Control of twig blight should be directed towards preventing infection through applying fungicides prior to a flush of growth from branch tips and pruning to remove infected tissue. In general, most junipers have two flushes of growth: one mid-spring and one in late summer or early fall. To time fungicide applications properly, schedule them to coincide with growth flushes. Propiconazole, mancozeb and thiophanate-methyl are the recommended control products. Removal of the infected branches and tips will reduce the overall amount of inoculum and the likelihood of infecting nearby trees, as well as reinfection of the existing tree. After removal, remove and discard branch and tip tissues. Leaving them in the landscape could facilitate spread of the fungus.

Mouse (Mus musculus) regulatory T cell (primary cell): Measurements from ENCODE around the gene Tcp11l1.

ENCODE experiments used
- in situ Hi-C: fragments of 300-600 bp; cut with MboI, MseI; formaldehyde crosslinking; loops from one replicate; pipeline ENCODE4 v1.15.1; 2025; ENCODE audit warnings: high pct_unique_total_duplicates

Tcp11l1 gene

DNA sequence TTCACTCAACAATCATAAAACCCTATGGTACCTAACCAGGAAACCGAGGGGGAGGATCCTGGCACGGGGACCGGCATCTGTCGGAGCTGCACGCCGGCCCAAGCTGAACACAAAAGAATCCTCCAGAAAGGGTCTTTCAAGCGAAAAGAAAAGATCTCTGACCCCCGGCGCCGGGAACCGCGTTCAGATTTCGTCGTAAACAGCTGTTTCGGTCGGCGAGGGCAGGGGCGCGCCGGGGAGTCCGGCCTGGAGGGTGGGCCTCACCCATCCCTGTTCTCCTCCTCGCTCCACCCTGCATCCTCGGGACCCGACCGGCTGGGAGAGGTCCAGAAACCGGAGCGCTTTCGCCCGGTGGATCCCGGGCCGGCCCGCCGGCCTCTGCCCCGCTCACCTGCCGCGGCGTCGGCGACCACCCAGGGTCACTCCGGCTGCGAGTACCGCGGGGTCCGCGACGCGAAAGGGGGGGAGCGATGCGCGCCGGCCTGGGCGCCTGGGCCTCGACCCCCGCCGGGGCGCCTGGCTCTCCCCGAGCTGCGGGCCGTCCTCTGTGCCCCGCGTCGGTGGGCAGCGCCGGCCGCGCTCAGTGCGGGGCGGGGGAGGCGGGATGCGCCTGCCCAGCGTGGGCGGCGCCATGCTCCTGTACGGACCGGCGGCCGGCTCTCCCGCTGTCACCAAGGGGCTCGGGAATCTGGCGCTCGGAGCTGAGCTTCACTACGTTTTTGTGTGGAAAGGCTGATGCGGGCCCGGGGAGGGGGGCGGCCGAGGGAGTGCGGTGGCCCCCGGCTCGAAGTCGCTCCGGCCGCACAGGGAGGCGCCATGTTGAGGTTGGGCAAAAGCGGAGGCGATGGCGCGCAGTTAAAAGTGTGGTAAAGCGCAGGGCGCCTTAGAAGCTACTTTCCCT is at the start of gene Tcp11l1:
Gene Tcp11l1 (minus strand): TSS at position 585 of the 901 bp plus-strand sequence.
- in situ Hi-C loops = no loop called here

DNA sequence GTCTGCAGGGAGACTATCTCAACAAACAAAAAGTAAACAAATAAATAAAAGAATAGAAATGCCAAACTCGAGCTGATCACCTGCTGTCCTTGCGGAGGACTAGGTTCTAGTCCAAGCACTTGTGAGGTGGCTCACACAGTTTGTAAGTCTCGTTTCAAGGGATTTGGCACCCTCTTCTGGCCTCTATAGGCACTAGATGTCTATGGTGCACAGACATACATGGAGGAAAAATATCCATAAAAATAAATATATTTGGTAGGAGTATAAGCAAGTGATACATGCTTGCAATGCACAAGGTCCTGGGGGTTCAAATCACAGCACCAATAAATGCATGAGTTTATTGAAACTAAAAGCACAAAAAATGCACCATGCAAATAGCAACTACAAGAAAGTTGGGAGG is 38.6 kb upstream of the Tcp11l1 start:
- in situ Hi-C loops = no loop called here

Encourage clients to avoid overhead irrigation of cedars and junipers. If necessary, apply irrigation water in the landscape only in the morning hours. Doing so will allow the foliage to dry quickly and reduce the potential for infection. If new plantings are planned, consult with nurseries regarding disease-resistant cultivars. Many have been reported to offer some degree of resistance to infection.
|Photo courtesy of Dan S./www.stock.xchng.com.
|Apples and crabapples often require several fungicide applications to prevent damage
Perhaps the showiest of all foliage diseases, cedar-apple rust requires two hosts to persist in the landscape. Cedars and junipers are the host to large, orange, gelatinous fruiting structures that hang from the branches. During the spring, spores from the orange structures are dispersed through rain splash to the second host, crabapple or apple trees.